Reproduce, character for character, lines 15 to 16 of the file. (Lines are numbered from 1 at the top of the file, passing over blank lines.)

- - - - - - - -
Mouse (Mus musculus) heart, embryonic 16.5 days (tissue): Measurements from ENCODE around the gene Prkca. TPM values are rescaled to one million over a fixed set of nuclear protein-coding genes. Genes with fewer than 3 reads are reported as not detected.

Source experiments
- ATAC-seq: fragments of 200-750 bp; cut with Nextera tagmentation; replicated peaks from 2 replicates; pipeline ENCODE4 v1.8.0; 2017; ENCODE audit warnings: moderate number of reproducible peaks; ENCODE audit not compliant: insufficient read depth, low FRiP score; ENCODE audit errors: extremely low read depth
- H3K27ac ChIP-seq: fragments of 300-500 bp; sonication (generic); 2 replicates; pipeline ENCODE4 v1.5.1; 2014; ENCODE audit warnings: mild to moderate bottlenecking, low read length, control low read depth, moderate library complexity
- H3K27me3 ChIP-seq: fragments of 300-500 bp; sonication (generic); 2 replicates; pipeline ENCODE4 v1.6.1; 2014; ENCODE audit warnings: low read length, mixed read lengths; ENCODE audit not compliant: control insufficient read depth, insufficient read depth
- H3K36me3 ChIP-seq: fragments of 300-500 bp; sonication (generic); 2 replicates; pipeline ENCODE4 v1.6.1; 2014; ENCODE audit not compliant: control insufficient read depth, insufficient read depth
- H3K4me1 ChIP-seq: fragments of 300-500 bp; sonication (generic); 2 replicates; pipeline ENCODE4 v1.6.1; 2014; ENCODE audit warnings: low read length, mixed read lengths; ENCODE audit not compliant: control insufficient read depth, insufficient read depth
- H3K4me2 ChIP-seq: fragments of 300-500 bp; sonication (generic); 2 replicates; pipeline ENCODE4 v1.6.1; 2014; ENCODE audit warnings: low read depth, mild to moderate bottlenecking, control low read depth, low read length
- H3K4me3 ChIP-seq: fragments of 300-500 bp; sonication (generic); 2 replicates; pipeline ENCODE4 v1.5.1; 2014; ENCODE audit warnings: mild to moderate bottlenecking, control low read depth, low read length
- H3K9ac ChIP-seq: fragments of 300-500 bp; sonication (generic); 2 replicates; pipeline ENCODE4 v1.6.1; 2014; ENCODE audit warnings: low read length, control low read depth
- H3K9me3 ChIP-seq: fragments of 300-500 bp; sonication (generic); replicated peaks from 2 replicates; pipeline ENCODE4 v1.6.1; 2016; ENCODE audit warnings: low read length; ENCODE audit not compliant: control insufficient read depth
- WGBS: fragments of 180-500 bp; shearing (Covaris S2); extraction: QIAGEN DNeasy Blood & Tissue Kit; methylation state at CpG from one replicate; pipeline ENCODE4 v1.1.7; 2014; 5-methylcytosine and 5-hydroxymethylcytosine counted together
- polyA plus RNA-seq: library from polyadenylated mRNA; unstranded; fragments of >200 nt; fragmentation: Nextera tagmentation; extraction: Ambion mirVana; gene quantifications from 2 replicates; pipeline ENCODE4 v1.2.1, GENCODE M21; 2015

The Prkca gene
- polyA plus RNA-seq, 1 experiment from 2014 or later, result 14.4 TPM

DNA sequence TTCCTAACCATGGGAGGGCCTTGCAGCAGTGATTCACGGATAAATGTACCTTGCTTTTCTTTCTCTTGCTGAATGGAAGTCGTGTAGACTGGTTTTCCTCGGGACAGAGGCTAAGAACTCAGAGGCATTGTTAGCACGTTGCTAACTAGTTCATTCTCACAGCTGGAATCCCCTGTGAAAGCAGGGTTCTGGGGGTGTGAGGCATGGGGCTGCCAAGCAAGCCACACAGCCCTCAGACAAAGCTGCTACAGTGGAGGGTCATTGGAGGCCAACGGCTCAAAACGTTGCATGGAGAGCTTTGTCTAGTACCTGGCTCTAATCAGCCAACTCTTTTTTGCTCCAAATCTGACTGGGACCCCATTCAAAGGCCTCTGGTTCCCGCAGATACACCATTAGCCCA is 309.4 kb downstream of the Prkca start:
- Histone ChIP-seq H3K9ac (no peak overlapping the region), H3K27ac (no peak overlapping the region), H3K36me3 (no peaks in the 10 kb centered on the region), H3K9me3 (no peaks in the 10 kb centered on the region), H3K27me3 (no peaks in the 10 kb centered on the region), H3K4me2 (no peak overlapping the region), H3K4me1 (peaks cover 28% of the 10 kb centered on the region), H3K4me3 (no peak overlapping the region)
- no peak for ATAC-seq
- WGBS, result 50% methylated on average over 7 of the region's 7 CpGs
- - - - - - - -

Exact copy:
- polyA plus RNA-seq, 1 experiment from 2014 or later, result 14.4 TPM

DNA sequence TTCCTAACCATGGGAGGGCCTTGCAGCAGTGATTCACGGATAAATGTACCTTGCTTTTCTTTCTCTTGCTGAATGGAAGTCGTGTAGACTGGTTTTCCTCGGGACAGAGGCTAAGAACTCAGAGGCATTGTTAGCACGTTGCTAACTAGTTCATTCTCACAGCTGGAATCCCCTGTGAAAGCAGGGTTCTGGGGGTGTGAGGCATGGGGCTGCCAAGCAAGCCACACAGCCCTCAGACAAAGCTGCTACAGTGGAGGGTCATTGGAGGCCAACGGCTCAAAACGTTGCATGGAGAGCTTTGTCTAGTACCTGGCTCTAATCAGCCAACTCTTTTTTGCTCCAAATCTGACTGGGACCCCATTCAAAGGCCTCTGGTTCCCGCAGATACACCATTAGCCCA is 309.4 kb downstream of the Prkca start: